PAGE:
Pain management is critical to the management of patients in the emergency department (ED). The clinical decision-making process for prescribing medications is complicated by its subjective nature. Historically, racial and ethnic minority groups and women have not had their pain managed as aggressively as White and male patients.
The objective of this study was to determine whether race and biological sex affect the pain management process by means of evaluating data from a large hospital system with diverse patient demographic characteristics.
This was a retrospective study of adult patients who presented an ED within the hospital system and were discharged from the ED with a diagnosis of undifferentiated abdominal pain during a single year. Patient pain was classified as mild, moderate, or severe, and patients were further stratified by race, ethnicity, sex, and insurance status. Pain management was assessed by narcotic vs non-narcotic administration.
A total of 32,676 patients were included in the study. Narcotic administration was more likely in White patients with undifferentiated abdominal pain (22%) compared with Black patients (12%; adjusted odds ratio 0.50; 95% CI 0.46–0.54). This persists across patient-reported pain scores. In addition, women (16.99%) were prescribed narcotics less often than men (19.41%; p < 0.0001).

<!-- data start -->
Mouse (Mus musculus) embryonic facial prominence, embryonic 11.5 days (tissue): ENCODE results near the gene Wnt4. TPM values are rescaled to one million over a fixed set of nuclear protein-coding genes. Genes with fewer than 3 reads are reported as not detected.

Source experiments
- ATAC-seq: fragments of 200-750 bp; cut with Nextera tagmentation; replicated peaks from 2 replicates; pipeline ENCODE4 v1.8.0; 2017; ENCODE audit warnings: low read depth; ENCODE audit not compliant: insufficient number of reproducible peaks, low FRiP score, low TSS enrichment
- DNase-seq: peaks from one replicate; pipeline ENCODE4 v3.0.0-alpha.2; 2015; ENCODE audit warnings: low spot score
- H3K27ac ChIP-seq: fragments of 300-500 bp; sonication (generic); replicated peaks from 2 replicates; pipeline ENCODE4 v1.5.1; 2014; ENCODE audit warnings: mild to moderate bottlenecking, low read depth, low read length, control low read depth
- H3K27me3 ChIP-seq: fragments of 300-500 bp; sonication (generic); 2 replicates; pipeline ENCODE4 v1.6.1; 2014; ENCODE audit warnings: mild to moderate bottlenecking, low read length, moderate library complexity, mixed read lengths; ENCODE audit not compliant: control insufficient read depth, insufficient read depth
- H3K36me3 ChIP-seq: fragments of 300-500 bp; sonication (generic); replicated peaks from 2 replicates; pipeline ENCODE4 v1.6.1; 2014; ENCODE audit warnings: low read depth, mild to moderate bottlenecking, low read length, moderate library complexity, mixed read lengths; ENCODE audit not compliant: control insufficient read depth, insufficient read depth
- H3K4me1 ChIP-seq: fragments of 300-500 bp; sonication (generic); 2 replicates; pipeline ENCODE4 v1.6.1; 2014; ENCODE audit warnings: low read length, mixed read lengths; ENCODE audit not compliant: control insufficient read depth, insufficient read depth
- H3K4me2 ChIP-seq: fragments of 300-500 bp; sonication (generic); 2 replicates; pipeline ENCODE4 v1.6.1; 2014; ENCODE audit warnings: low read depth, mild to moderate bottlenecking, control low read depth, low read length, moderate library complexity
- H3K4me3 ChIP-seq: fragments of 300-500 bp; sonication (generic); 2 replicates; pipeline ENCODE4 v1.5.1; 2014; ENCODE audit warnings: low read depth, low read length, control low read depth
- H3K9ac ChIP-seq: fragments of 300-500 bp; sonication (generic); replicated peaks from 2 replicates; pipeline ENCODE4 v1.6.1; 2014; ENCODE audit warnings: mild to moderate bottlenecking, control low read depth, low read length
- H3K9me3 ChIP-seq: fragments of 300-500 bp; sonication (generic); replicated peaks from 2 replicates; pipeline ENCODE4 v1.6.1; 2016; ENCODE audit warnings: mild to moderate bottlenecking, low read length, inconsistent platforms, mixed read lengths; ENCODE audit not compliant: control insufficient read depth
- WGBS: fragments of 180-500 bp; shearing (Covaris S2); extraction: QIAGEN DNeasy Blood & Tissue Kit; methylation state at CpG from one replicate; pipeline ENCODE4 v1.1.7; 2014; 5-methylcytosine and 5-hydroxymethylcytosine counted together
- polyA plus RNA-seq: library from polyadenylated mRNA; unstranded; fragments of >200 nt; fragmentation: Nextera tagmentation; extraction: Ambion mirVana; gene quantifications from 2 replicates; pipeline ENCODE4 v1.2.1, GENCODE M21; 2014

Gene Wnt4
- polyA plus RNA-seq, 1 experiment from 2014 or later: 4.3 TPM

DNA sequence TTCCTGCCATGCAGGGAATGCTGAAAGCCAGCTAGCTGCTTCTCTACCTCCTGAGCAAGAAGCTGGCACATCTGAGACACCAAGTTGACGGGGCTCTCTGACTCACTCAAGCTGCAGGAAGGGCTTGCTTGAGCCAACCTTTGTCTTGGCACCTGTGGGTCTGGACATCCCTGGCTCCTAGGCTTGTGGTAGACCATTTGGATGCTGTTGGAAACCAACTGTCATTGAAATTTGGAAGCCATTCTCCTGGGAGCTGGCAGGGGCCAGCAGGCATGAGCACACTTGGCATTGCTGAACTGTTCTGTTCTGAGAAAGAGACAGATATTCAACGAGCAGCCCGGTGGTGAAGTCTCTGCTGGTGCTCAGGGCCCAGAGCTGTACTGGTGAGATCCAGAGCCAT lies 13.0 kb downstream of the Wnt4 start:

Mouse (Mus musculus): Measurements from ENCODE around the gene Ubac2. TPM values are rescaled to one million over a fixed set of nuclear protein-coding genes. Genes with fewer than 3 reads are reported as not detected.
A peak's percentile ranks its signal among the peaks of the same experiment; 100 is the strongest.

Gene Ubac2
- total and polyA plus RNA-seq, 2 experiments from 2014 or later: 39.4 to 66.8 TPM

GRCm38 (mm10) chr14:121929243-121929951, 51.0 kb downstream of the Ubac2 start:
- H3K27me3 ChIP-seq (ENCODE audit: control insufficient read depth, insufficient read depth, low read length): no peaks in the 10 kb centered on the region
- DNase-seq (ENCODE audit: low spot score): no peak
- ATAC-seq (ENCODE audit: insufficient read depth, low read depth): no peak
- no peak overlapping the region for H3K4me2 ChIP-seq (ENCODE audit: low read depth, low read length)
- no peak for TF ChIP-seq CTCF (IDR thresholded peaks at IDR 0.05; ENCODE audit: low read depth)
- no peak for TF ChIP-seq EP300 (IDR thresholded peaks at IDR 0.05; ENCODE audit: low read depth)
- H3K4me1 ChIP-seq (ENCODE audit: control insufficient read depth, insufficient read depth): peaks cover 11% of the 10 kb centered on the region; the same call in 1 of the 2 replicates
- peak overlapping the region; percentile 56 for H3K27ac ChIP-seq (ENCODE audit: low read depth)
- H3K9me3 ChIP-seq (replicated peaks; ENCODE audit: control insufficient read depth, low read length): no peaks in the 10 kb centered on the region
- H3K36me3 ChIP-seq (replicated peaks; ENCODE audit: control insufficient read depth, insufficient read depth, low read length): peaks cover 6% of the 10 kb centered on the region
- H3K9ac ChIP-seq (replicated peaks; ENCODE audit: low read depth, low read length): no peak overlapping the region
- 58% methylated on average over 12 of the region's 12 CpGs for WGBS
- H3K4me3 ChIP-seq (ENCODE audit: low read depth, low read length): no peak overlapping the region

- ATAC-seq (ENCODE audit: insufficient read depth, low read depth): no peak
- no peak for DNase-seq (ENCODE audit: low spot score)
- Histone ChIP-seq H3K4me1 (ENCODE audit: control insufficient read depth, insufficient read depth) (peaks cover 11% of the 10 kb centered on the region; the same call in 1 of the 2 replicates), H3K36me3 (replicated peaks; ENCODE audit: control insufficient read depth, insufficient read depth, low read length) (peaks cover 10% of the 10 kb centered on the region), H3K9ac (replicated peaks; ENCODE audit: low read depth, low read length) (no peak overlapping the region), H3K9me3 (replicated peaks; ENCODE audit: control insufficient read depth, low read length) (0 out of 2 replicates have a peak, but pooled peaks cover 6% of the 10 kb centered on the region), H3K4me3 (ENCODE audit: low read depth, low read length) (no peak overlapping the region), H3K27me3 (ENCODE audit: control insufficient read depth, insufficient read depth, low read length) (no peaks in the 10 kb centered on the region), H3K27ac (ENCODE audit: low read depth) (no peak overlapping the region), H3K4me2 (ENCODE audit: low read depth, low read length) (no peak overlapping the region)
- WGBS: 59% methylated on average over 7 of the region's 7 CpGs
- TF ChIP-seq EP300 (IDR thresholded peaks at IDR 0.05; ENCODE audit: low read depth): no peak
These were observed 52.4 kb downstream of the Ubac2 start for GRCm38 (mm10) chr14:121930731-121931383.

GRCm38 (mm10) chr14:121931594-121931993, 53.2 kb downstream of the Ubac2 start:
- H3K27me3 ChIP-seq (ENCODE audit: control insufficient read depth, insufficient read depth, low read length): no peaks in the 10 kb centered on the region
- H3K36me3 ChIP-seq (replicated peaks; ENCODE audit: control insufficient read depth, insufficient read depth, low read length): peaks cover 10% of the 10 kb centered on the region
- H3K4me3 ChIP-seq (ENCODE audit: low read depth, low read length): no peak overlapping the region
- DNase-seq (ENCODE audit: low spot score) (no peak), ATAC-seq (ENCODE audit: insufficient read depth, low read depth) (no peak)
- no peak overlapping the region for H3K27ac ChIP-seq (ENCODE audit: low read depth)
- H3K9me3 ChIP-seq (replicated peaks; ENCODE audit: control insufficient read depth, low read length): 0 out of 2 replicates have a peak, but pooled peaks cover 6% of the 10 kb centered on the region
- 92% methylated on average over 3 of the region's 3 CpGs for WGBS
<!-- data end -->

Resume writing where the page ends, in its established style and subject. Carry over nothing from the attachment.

Although differences in pain management practices have been explored previously, this study provided a large, updated, multifacility assessment that confirmed that race- and sex-based differences in pain management persist, specifically in the decision to treat with narcotics. Further investigation is warranted to determine the root causes of these differences.
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Published online: September 09, 2022
Accepted: September 4, 2022
Received in revised form: August 8, 2022
Received: January 21, 2022
This research was presented at the American College of Emergency Physicians Annual Meeting October 26, 2020.
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